The conveyor system in the constricted zone 58 comprises two smaller pairs of chain systems 61" serving the respective outboard alignments of containers such as containers 68-68 and 69-69' in FIG. 3. The chain systems 61" are in all respects the same as described for the systems 61' except for their outboard locations and except for the fact that they extend longitudinally further than the systems 61', being run over idler sprockets 70 carried by a further shaft 71. Drive to the systems 61' may be from sprockets (not identified) but keyed to the same shaft 61 as that described for the drive sprockets 62, and the chains of systems 61" may carry spaced pairs of lugs, such as lugs 72 (FIG. 3) for the outer-container alignment 69-69' etc., and similar lugs 72' for the outer alignment of outer containers 68-68', etc. The transverse alignment of lugs 72-72 for corresponding containers of the outer-container alignments 68-68', 69-69 are interlaced with or longitudinally offset from the lugs 67 for advancing the central alignment of containers 66-66' and the degree of offset is such as to assure positive advancing thrust for each container in the region 58, i.e., between shafts 61 and 64. Beyond the location of shaft 64, the center drive 61' terminates but central'containers 73-73 are nevertheless continuously and positively advanced by reason of symmetrical edge contact (at their rear sides) with adjacent containers 74-74 and 75-75 of the respective outer alignments.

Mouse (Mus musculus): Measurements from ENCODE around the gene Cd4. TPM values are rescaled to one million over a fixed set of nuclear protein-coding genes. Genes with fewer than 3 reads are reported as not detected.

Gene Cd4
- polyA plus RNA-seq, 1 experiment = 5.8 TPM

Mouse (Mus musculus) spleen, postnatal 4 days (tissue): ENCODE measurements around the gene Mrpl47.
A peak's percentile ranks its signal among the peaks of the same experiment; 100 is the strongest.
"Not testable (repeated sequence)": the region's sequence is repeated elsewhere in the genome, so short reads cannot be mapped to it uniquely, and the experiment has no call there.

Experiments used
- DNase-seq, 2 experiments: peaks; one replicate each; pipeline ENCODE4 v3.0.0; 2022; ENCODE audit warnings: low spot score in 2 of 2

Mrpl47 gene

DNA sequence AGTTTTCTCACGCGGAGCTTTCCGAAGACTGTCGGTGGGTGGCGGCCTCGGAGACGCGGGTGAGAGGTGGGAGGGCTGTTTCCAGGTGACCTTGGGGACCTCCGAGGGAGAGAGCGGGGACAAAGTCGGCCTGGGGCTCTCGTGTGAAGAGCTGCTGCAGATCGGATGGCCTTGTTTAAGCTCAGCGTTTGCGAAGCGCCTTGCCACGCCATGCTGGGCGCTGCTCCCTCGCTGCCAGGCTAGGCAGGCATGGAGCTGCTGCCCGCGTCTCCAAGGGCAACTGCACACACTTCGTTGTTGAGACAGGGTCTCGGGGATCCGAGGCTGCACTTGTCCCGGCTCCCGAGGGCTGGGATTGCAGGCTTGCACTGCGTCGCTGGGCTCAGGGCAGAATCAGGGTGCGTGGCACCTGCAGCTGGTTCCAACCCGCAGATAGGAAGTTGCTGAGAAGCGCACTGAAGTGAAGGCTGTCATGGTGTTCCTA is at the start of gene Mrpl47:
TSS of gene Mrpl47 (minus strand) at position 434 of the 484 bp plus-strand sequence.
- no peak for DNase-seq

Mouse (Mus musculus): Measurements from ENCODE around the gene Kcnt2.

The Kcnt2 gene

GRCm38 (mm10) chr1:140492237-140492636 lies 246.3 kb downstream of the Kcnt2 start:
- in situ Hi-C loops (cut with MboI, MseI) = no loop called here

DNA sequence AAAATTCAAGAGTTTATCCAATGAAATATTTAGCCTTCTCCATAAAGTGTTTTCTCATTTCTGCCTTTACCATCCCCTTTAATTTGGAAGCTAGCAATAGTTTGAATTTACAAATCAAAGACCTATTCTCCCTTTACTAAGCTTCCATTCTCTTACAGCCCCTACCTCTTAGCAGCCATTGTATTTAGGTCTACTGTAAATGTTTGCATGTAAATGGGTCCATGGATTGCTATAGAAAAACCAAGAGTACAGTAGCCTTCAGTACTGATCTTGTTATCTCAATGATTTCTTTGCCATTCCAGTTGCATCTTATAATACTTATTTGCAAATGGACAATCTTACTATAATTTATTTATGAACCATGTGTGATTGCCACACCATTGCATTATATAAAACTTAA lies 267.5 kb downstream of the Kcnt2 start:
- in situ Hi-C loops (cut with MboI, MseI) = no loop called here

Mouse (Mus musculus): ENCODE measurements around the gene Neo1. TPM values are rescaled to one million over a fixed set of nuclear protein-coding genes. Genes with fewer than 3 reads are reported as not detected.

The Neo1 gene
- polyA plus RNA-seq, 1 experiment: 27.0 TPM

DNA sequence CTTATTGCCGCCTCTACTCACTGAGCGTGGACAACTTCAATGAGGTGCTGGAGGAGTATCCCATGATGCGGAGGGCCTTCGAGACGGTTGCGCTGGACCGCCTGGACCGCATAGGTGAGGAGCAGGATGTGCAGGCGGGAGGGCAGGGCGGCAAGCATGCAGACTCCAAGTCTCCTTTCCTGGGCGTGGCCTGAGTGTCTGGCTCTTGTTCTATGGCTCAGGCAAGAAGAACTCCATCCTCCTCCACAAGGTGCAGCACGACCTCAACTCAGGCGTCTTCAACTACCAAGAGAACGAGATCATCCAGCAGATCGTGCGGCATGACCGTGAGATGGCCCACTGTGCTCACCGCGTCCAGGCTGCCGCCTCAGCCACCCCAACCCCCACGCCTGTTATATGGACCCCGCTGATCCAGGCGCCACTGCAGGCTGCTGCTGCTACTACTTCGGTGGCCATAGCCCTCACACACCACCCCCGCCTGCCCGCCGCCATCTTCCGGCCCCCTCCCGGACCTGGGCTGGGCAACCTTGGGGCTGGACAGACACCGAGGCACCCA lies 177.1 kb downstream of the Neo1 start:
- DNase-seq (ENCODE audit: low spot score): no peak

The constricted region 58 ends essentially at the location of shaft 71, at which point a new pair of centrally aligned endless conveyor chains 76 assumes advancing control. The chains 76 are driven by spaced sprockets 76 keyed to the shaft 71 which in turn is driven by motor 50 through suitable gearing 71'. The other end of the chain system 76 runs over idler sprockets 77 on a shaft 78, which may represent the location of discharge of conveyed clusters of containers to the packagewrapping zone of the machine. The gearing 71' which accounts for the drive of the chain system 76 preferably operates at a greater speed of advance than that which governs conveyor advance through the constricted zone 58; this increased speed enables development of the space A between clusters, as will be explained.